What was in the newsletters that could have resulted in litigation? That resulted in the order to confine himself to religion and congregational matters only?[xiv] Would he have mentioned Sharpeville? What were his thoughts when Prime Minister Verwoerd told Parliament that the riots could not be described as a reaction against the Government's apartheid policy, had nothing to do with passes, poverty and low wages but were just a periodic phenomenon? Might he have referred to the 90 and 180-day detention laws or the escape of Harold Wolpe and Arthur Goldreich? We do not know as the newsletters have not survived and fifty years later all Cantor Badash could recall was the Rabbi’s complaints about Jewish women shopping on Saturdays.

It needs to be remembered, when looking back at the actions of the committee fifty years later, in an environment that has seen a complete paradigm shift of attitudes towards freedom of speech and human rights, that one cannot blame a community living in what Prime Minster Vorster had called "the happiest police state in the world", a world of bannings and detention without trial, for its reticence and anxiety at not wishing its rabbi to rock the boat of their security. One can also understand how rabbis, looking at the world with eyes steeped in religious lessons about justice, justice, shall thou pursue and treating others the way one would like to be treated, would feel impelled to speak out at the human rights abuses happening all around them. The same problems between rabbis and committee over speaking out was to recur with Rabbis Rosen, Franklin and Steinhorn.

Once Rabbi Rabinowitz left, although they had no trouble in filling the shul, they had trouble finding a rabbi despite considerable effort and search parties sent to interview prospective candidates. Cantor Badash believed that no rabbi would take the position because it had ‘chased away” Rabbi Rabinowitz, but distaste for South Africa’s politics was a more likely cause and more enlightened outward-looking rabbis were leaving the country as they felt it was morally wrong to live under apartheid and others were refusing appointments in the country. There were some nibbles. One rabbi accepted, then got cold feet and returned the ticket with a doctor’s certificate.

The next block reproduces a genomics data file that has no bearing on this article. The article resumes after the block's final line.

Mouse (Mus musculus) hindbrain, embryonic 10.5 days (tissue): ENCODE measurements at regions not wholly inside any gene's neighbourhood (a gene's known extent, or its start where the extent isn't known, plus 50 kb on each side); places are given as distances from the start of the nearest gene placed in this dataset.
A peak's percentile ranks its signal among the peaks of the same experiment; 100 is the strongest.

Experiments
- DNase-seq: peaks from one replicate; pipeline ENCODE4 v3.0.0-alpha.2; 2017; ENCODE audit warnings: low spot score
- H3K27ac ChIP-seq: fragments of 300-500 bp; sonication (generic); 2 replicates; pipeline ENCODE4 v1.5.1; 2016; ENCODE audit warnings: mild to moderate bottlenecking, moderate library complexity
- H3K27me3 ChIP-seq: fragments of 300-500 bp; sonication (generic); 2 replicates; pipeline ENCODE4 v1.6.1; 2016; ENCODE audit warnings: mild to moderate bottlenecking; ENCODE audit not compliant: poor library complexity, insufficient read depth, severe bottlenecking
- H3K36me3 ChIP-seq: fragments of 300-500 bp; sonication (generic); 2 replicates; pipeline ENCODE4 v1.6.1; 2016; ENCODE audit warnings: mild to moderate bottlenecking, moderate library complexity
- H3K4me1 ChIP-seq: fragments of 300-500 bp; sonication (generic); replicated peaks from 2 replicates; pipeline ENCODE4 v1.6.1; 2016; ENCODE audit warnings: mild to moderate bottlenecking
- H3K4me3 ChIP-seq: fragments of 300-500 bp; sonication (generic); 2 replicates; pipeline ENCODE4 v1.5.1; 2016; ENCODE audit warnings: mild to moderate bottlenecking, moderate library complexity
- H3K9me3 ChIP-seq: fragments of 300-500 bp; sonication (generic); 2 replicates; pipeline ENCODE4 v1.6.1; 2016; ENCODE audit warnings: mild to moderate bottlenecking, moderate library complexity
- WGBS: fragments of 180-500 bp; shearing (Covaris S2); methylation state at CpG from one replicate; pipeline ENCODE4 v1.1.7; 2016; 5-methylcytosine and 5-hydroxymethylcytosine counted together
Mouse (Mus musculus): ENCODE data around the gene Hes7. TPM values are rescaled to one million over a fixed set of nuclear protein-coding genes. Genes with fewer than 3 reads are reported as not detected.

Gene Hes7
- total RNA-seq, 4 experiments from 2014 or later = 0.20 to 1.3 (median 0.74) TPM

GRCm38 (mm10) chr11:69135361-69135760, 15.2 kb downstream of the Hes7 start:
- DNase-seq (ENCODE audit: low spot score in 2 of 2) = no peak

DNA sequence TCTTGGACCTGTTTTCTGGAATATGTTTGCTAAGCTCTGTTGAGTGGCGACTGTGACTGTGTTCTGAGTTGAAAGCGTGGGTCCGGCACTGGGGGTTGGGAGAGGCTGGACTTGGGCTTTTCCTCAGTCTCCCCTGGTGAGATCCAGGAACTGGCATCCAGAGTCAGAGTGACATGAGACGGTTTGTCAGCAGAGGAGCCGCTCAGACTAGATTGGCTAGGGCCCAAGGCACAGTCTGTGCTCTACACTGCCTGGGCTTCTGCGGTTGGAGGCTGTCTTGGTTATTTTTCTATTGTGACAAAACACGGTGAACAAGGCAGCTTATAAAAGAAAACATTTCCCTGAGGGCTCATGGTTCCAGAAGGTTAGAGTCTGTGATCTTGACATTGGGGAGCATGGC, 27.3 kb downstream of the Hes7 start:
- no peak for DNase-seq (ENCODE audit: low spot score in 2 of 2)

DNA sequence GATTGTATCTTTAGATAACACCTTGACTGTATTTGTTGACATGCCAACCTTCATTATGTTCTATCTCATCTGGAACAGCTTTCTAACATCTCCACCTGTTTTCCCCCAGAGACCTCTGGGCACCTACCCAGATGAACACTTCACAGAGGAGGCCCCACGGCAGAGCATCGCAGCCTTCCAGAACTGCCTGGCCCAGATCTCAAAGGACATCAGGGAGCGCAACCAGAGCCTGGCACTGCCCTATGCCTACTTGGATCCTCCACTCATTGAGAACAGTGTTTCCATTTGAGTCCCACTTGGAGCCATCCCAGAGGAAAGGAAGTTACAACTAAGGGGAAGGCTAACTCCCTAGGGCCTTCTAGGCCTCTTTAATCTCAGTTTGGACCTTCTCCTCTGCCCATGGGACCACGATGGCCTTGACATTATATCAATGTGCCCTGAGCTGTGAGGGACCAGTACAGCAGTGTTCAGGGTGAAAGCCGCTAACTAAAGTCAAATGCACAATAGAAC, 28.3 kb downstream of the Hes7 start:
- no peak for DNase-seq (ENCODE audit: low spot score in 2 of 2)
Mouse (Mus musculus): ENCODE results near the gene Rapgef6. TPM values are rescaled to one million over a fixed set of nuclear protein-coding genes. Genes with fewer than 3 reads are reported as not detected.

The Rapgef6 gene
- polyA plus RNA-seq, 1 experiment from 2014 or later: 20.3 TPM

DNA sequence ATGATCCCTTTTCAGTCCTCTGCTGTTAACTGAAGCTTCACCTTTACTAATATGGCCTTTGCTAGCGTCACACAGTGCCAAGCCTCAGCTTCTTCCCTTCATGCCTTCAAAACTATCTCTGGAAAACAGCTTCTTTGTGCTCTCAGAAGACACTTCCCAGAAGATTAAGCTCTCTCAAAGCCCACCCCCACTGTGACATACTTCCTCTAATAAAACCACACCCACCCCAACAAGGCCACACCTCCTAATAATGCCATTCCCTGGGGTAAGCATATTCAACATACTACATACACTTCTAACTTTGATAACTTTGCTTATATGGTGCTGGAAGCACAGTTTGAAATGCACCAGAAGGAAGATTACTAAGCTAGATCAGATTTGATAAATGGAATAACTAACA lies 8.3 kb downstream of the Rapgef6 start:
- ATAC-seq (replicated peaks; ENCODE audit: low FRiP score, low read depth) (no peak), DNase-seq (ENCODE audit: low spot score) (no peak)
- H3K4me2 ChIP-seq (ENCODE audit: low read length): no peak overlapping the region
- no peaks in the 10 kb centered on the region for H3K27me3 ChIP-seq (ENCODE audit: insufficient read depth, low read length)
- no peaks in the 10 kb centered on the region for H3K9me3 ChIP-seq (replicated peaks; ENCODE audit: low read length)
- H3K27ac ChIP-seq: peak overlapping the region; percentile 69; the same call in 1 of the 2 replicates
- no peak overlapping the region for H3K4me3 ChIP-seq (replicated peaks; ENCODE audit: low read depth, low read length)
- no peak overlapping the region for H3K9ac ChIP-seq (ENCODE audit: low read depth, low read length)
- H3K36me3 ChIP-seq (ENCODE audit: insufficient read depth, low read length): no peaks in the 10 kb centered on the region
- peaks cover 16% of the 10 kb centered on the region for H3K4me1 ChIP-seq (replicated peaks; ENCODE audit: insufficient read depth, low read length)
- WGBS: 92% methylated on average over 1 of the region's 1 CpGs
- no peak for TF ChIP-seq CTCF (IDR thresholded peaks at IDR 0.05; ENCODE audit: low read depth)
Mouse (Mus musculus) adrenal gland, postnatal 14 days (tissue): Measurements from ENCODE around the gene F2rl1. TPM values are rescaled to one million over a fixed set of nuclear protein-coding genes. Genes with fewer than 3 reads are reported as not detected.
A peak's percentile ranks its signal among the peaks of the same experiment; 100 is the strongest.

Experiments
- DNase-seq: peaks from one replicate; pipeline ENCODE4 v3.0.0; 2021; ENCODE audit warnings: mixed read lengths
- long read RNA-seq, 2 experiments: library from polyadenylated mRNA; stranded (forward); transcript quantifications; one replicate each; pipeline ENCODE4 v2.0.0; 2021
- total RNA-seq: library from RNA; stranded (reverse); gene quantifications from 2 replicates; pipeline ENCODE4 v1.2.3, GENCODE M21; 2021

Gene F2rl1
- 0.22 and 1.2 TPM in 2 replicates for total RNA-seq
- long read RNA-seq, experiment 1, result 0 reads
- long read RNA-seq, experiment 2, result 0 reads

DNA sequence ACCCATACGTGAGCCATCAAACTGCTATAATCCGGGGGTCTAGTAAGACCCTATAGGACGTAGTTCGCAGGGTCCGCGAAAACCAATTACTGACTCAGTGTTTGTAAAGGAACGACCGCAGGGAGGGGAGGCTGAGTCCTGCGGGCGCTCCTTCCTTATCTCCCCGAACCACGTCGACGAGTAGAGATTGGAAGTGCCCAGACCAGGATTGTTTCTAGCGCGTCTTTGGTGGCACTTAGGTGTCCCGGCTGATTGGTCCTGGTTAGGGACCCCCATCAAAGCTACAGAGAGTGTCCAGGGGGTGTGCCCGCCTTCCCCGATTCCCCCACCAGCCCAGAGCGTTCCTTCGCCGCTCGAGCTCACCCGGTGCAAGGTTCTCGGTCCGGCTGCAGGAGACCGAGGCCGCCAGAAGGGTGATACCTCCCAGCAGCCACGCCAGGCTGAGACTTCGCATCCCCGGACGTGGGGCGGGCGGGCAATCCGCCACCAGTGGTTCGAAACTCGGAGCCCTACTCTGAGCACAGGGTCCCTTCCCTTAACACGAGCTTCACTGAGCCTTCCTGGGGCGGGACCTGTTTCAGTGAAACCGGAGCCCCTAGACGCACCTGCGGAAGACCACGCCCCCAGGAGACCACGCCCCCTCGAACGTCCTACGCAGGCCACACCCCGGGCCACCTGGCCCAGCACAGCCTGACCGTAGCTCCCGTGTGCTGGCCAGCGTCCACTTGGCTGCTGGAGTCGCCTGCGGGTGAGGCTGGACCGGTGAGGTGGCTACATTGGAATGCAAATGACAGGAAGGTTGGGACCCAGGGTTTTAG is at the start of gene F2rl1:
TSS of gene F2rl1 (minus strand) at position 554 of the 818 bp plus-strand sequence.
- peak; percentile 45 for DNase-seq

[i] Shain, Milton and Frankental, Sally, “Accommodation, Activism and Apathy: Reflections on Jewish Political Behaviour during the Apartheid Era”, In Jewish Affairs, 52: No 1, Autumn 1997, 53-57


[ii] Saks, D (1997) “The Jewish Accused in the South African Treason Trial” IN Jewish Affairs, 52: No 1, Autumn 1997, 43-47


[iii] Shain, M & Frankental, S, op cit (1997), 54


[iv] Dirk Richard in Dagbreek, quoted in Shimoni, Gideon, Jews and Zionism: The South African Experience (1910-1967), Cape Town 1980, 234


[v]Arrested at Rivonia with Sisulu and Kathrada; they escaped - Goldreich went to Israel.


[vi] Shimoni, G, op cit. 341


[vii] Auerbach, F, “Do we apologize? South African Jewish Community Responses to Apartheid”, IN Jewish Affairs, Jews and Apartheid, vol 54 no 1, 33


[viii] Gilbert, Martin, 1998, op cit. 294


[ix] Hellig, Jocelyn, “Antisemitism Then and Now”, Jewish Affairs, Autumn 1997, 52: 1, 38


[x] Fachler, David, ”The Religious Revival and the Emergence of Haredi Orthodox Judaism”, abstract, Jews in South Africa: New Directions in Research, On line Conference, Institute of Jewish Studies, UCL & Kaplan Centre for Jewish Studies and Research, UCT, 2020


[xi] Herman, Chaya , “The Jewish community in the post-apartheid era: same narrative, different meaning” In Transformation: Critical Perspectives on Southern Africa, no 63, 2007, pp. 23-44


[xii] Sifrin, Geoff, Chief Rabbi Cyril Harris: How Humanity, morality and humour helped lead a community, The Chief Rabbi CK Harris Memorial Foundation, Sandringham,. Johannesburg, 57


[xiii] Shimoni, Gideon, Community and Conscience: the Jews in Apartheid South Africa, David Philip, Glosderry, Cape Town, 2003, 140-141